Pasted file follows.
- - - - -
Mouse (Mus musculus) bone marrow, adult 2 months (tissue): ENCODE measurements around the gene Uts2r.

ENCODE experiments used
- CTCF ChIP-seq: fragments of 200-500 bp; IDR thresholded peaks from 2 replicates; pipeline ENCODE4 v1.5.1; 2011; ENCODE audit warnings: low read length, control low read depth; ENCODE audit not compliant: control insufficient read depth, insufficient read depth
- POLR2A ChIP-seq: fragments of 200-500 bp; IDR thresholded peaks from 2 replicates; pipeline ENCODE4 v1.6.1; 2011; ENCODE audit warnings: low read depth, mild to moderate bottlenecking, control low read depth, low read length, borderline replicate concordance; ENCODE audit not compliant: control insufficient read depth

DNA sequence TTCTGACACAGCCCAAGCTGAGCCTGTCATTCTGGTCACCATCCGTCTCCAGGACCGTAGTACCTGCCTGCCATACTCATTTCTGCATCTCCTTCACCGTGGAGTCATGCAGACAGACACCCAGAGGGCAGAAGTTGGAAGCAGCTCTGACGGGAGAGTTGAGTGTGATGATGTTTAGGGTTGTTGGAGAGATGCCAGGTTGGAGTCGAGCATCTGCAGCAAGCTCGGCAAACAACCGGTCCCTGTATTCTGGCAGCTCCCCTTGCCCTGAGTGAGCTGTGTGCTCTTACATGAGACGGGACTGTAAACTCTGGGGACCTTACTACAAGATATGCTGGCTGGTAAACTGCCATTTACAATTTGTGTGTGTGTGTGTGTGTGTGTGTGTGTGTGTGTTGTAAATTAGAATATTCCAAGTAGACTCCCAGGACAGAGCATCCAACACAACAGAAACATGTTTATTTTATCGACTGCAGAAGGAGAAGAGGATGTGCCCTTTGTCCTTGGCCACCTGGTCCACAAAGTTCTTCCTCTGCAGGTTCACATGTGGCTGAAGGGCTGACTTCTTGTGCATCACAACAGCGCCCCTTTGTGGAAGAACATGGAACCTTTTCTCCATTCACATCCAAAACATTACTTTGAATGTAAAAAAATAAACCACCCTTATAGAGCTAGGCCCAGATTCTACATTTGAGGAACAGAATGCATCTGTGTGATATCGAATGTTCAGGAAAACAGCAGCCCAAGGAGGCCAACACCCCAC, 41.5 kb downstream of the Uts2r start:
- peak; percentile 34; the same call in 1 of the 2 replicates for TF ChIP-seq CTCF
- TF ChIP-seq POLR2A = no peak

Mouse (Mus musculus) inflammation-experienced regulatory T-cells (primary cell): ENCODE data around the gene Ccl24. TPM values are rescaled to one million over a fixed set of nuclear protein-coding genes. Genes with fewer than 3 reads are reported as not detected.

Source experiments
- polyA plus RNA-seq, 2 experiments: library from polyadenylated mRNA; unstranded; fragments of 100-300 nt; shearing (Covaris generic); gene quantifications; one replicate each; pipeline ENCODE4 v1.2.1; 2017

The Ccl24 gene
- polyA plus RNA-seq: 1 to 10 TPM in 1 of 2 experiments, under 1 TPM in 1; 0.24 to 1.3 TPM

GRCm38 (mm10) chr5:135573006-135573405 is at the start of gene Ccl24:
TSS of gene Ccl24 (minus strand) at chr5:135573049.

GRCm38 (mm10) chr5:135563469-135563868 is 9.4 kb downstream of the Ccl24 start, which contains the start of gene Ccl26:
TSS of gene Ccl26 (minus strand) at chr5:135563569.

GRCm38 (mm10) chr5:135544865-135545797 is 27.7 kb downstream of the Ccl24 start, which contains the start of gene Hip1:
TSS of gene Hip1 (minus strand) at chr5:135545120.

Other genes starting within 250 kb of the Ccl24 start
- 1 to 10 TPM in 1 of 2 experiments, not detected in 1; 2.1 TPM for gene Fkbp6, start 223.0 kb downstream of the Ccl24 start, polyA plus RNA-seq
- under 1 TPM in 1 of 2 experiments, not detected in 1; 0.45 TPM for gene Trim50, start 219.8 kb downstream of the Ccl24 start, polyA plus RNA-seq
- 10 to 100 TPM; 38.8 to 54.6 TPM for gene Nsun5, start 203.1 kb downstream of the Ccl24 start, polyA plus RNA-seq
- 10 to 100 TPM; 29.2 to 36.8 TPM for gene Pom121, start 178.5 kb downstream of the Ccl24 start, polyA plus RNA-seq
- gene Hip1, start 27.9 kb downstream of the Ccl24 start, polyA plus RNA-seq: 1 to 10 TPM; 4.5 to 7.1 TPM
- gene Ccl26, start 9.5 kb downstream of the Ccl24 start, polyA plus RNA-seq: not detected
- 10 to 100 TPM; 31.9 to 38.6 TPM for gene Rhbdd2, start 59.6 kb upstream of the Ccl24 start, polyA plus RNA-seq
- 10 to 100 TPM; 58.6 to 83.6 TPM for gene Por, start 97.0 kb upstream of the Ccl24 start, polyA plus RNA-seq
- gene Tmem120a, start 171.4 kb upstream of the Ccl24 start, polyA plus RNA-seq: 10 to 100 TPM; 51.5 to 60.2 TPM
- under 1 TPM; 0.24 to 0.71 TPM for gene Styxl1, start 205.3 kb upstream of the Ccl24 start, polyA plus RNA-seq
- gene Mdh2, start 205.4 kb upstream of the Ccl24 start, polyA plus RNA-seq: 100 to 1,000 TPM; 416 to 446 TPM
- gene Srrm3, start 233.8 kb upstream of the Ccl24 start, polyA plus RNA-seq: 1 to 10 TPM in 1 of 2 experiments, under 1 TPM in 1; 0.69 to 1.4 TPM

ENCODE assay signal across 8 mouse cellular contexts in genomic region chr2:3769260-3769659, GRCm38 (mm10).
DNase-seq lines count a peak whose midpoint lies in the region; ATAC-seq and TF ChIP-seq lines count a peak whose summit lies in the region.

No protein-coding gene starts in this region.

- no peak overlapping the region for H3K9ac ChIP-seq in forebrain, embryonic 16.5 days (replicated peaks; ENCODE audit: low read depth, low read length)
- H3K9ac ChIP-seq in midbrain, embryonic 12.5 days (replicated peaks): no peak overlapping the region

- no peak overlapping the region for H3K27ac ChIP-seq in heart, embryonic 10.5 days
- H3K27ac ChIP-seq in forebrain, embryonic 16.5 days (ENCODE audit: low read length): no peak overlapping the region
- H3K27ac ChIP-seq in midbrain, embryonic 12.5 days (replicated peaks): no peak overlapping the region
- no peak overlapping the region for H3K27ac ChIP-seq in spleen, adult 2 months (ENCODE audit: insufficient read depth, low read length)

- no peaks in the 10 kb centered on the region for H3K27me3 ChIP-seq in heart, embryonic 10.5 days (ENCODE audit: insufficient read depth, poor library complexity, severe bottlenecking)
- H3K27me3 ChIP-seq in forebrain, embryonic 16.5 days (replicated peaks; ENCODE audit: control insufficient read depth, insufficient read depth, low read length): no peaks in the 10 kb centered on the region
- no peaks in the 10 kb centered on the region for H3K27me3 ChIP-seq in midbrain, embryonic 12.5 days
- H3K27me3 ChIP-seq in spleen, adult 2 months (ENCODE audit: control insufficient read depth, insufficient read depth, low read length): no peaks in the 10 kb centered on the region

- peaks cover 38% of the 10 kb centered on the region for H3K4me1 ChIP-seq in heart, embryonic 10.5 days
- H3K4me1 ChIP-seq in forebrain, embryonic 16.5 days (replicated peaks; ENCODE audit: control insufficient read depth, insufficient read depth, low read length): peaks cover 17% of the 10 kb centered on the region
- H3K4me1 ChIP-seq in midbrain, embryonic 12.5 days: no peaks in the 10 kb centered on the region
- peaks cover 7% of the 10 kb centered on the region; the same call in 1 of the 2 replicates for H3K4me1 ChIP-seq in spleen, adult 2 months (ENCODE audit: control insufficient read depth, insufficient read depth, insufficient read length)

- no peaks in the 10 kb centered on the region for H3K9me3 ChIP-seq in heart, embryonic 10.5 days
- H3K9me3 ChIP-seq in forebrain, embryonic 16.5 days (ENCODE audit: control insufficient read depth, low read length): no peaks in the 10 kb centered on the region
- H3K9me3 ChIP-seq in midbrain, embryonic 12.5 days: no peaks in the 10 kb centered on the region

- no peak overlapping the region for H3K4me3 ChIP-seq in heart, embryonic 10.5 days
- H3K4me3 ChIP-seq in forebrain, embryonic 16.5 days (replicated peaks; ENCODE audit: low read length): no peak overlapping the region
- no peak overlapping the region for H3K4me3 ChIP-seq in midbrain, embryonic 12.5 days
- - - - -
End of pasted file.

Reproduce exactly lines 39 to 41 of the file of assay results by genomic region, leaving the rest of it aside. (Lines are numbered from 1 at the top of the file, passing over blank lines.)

- H3K27ac ChIP-seq in midbrain, embryonic 12.5 days (replicated peaks): no peak overlapping the region
- no peak overlapping the region for H3K27ac ChIP-seq in spleen, adult 2 months (ENCODE audit: insufficient read depth, low read length)

- no peaks in the 10 kb centered on the region for H3K27me3 ChIP-seq in heart, embryonic 10.5 days (ENCODE audit: insufficient read depth, poor library complexity, severe bottlenecking)